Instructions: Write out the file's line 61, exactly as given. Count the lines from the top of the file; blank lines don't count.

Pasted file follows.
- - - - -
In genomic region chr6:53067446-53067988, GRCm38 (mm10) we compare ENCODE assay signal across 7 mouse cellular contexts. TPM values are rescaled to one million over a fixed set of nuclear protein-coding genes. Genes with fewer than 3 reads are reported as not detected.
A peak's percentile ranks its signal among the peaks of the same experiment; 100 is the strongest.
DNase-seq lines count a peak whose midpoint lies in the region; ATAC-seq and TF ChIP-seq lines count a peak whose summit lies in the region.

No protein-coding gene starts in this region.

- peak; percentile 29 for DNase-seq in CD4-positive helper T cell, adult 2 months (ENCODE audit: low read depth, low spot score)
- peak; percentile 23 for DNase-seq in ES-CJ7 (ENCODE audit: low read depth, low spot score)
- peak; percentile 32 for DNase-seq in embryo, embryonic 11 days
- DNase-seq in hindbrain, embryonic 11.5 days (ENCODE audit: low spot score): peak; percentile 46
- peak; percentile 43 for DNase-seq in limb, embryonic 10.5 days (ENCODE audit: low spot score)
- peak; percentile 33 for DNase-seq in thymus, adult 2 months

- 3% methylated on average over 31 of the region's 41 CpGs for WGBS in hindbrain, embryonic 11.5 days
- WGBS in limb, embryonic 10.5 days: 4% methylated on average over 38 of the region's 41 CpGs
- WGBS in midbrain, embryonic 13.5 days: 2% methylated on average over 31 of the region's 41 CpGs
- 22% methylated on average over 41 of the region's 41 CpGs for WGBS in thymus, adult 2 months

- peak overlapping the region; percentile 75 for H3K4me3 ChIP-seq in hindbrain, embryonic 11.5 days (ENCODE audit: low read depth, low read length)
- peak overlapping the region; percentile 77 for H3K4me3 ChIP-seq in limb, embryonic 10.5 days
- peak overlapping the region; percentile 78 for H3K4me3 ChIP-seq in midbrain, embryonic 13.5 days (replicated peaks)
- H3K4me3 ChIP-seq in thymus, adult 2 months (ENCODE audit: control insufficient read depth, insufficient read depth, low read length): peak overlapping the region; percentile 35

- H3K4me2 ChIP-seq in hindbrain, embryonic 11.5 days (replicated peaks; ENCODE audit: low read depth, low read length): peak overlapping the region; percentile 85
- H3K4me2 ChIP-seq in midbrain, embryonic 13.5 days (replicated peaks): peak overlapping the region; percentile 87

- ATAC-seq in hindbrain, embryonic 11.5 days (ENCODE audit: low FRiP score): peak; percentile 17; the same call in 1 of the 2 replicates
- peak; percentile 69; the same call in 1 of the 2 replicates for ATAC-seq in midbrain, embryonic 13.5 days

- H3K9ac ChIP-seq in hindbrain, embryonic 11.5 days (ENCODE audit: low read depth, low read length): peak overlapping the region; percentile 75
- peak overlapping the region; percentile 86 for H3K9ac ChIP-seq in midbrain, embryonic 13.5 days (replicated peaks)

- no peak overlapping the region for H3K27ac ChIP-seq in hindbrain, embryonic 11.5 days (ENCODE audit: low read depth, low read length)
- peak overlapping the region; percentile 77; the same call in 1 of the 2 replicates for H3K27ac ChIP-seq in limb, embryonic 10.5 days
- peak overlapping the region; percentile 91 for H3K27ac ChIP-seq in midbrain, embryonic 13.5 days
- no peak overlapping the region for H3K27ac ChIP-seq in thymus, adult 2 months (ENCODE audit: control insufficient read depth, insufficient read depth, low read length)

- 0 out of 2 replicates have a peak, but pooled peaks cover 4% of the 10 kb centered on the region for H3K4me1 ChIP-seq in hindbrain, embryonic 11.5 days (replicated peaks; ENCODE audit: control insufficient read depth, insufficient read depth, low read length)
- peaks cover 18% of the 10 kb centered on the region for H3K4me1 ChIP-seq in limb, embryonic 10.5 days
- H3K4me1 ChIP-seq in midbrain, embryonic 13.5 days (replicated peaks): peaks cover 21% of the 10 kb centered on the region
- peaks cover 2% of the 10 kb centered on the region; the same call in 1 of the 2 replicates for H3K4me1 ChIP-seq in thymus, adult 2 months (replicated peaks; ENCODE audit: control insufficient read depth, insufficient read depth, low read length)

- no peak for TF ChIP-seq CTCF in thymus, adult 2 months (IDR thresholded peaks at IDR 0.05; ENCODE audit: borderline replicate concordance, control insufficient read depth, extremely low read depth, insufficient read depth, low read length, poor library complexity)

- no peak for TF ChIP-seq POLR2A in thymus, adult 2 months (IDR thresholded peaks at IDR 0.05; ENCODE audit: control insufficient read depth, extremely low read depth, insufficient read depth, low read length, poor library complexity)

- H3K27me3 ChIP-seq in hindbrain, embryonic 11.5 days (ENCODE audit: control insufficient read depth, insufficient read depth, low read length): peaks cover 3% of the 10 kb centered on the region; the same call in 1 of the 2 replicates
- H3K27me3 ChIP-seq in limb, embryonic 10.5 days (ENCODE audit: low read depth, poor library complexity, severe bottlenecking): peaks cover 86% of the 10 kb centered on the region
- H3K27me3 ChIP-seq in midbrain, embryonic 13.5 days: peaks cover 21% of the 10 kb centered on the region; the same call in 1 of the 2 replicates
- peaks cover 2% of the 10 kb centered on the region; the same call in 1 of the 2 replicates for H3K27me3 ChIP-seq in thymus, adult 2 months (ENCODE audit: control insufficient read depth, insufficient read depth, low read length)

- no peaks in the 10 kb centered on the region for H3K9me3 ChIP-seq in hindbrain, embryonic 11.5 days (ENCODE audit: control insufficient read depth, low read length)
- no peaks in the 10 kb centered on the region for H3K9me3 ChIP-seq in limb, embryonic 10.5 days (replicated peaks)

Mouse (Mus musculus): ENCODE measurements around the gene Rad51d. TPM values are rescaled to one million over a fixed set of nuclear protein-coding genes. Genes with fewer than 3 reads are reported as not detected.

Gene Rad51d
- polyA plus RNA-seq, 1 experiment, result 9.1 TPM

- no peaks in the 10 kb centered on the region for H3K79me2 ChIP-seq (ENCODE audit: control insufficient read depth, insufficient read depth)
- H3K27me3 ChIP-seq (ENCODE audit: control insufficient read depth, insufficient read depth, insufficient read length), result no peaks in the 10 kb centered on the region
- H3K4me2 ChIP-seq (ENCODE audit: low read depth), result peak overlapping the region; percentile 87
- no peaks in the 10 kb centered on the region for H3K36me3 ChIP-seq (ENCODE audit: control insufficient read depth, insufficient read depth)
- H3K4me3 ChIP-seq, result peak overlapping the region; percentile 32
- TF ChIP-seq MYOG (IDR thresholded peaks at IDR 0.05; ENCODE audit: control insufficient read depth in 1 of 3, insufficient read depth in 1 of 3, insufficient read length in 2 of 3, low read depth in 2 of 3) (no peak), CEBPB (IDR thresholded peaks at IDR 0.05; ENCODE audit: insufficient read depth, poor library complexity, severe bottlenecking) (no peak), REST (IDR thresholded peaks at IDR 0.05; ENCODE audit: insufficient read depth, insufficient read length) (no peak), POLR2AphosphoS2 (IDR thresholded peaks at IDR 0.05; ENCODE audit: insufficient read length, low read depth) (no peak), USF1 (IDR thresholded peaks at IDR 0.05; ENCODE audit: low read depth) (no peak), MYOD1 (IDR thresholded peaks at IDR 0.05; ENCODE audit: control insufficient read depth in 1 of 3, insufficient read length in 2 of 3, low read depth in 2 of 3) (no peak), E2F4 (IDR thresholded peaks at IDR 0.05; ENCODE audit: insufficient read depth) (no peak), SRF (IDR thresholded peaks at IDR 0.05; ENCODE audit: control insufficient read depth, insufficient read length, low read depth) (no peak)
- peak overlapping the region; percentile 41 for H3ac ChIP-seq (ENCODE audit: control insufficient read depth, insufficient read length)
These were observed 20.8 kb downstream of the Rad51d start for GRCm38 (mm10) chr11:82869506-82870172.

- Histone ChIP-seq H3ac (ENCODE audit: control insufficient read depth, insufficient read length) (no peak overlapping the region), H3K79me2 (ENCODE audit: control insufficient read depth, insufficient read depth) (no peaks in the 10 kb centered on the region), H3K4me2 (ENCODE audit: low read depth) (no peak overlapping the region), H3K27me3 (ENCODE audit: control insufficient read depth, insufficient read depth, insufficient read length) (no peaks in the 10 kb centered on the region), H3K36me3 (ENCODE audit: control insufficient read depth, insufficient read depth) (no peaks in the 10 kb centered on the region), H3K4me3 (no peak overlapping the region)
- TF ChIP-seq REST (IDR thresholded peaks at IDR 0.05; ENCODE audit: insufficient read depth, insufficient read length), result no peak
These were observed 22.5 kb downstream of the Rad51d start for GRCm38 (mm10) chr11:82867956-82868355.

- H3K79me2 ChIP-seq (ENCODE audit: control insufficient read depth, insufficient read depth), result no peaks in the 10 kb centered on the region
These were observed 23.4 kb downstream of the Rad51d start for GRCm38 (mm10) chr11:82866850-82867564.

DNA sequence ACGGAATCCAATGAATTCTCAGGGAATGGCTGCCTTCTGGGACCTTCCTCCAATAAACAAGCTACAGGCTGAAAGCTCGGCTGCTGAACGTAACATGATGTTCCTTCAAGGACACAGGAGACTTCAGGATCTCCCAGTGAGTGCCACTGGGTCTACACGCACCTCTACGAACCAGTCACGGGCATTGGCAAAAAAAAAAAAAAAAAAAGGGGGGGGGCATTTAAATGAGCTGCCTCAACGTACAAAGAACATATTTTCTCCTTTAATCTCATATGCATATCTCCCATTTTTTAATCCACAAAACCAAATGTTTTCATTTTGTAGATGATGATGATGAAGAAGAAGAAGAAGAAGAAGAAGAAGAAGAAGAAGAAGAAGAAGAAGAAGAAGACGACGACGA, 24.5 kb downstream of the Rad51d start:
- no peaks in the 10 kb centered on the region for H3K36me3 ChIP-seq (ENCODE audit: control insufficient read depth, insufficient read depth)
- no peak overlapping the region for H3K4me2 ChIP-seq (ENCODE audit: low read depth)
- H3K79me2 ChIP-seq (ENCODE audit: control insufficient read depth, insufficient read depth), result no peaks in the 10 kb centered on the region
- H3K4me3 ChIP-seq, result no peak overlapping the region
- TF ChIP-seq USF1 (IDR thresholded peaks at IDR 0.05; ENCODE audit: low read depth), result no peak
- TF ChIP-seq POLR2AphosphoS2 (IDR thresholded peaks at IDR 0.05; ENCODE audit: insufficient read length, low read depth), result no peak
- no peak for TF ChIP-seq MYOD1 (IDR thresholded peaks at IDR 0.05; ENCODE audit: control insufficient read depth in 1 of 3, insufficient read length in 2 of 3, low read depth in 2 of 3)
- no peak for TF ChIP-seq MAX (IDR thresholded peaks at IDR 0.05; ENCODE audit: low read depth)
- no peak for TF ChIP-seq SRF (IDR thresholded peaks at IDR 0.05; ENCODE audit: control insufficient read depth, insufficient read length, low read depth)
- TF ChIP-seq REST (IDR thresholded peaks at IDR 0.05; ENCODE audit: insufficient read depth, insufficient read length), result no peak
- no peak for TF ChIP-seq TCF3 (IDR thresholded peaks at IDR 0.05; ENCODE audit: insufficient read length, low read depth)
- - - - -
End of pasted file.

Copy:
- H3K4me3 ChIP-seq, result no peak overlapping the region